Mass disinfection and disinfestation involved the temporary confiscation of all the clothing of the building’s residents. For many, it was the ultimate misfortune: “The odds to survive the disease were eighty percent, and disinfection could cause the loss of all possessions” [17, 235]. The clothes were packed into large sacks and transported to adapted for this purpose laundry. There, all the items “waited”, sometimes several days, to undergo the delousing. L. Hirszfelt wrote about the “quality” of such a procedure: “I became interested in this disinsection. […] We put the tubes with lice in the bundles placed in the chambers. The only louse that died, it died from laughter. We deduced that all the louse in bundles of clothes had survived” [17, 233].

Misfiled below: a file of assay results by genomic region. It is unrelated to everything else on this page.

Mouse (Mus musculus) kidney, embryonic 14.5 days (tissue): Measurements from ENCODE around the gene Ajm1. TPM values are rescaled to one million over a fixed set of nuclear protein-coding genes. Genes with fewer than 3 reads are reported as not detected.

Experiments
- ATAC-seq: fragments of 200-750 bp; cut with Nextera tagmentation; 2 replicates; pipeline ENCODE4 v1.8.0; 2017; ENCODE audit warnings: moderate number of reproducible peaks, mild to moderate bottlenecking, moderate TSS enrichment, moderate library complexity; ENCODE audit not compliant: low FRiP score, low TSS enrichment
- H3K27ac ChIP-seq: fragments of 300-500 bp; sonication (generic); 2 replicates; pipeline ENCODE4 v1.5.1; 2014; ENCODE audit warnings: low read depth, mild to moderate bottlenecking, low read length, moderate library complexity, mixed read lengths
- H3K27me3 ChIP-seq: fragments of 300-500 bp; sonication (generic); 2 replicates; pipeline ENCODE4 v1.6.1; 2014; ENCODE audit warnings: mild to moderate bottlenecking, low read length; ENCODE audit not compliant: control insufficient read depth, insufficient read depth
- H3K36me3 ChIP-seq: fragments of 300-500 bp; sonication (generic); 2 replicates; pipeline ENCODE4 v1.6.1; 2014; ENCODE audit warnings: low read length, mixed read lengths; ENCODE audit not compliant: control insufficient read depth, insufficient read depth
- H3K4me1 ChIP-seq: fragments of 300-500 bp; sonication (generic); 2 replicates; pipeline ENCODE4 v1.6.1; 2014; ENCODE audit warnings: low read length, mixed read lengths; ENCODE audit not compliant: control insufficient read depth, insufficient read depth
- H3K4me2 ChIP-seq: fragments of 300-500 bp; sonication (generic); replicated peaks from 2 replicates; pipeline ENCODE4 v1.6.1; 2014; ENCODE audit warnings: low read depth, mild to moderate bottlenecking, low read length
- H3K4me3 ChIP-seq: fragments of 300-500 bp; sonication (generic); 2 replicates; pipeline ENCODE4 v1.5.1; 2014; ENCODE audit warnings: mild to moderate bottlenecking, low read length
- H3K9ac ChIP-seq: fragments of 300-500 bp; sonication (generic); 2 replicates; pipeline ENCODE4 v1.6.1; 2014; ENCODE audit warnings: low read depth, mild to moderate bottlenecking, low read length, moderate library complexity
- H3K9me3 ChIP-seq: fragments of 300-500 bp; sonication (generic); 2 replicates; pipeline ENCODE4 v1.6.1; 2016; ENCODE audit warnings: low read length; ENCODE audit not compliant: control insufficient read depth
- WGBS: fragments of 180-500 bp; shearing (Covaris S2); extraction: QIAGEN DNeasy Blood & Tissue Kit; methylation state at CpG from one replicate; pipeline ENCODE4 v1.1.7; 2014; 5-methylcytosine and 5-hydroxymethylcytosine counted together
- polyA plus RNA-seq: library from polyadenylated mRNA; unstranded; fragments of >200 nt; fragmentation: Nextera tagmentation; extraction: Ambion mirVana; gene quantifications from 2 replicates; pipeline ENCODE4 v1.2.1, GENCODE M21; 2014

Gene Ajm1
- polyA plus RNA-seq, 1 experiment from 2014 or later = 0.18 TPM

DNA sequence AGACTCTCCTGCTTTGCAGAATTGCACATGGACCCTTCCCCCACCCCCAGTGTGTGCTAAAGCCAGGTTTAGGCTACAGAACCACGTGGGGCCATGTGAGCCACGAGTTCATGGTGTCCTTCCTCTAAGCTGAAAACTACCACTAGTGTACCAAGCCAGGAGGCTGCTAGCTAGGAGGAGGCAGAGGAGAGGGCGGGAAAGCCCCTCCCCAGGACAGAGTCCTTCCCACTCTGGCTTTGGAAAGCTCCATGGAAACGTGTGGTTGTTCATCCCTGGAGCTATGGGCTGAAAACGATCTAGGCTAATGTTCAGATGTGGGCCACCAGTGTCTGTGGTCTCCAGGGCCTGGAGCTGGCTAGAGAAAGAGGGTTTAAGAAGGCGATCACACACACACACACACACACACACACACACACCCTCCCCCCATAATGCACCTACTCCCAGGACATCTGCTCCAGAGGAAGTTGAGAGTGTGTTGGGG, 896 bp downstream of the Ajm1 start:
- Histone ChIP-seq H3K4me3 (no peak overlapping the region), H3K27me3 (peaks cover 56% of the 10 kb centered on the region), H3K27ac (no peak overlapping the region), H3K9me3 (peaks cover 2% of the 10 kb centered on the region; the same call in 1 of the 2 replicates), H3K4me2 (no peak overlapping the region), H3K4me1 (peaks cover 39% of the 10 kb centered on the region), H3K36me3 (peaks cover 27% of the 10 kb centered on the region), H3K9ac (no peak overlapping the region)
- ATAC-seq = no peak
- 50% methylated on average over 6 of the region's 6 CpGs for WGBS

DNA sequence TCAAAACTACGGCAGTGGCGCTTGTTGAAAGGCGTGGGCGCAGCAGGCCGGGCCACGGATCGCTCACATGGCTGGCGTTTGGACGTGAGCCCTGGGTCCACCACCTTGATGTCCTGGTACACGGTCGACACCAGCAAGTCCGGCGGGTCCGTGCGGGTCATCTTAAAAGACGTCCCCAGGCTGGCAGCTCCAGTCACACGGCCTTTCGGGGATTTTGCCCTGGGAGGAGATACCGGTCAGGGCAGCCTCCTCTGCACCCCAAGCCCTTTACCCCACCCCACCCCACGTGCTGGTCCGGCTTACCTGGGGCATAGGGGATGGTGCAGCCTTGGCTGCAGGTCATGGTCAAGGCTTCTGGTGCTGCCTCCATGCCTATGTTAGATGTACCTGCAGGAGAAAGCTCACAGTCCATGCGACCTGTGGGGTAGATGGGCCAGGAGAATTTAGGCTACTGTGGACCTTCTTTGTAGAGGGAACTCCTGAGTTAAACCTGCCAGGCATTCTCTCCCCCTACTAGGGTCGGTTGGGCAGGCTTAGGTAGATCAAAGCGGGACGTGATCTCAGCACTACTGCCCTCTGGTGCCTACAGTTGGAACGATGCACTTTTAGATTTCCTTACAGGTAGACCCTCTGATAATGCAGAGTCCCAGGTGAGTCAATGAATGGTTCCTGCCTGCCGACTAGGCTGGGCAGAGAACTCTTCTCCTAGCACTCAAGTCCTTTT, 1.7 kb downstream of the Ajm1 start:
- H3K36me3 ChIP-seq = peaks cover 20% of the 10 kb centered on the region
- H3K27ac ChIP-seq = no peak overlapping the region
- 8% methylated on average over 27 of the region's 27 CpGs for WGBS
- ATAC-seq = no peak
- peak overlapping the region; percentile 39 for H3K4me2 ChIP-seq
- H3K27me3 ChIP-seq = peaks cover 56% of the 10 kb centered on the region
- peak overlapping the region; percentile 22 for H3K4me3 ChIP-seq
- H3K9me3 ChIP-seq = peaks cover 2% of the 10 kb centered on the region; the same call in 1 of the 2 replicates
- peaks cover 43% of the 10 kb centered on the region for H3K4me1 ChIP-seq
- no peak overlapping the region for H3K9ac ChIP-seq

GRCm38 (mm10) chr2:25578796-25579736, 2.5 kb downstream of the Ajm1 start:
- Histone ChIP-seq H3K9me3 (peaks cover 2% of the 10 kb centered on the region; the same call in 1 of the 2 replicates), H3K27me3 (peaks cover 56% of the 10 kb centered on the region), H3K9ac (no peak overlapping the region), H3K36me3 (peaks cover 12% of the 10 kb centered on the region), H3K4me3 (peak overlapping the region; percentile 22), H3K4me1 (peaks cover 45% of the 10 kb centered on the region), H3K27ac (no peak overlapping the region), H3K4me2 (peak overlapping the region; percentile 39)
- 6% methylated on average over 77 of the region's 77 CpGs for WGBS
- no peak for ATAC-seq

The Jews tried, by all means, to avoid the “help” given to them. Various measures were taken. Even before the “Jewish Residential District” was closed, they used typhus for “personal use”: “On the gates of individual houses […] in the area with the highest percentage of the Jewish population, plates with the inscription “Seuchengefahr” began to appear. As these plates protected against the intrusion of German soldiers, they were often placed even if the residents were not ill” [18, 59]. However, the best “remedy” to combat the German “help” was money: “First thing in the morning, the Ghetto Police arrives and closes the house. The house committee, informally notified in advance, had already prepared breakfast. There’s vodka and sausage. Polish and Jewish doctors, Jewish disinfectors, and German supervisors, whose presence makes the procedure even more delicate matter, arrive. But on the other hand, Germans, as they beat people, are more feared, so the house committee bargains less. Things we do for business. Chairperson of the committee discreetly hands over the appropriate sum, the breakfast advances peacefully, racial conflicts are forgotten” [17, 233]. There was also a “market” for certain services in the ghetto: “What to do when someone dies of the typhus at home? After all, it is a threat to all the residents. There are two possible courses of action: either to put the dead person on the street at night, or to sell them, that is, for a suitable fee, to place them in the house of the poor, who, for a few hundred or a few thousand zlotys, agree to stand in a queue, or go into quarantine” [17, 234].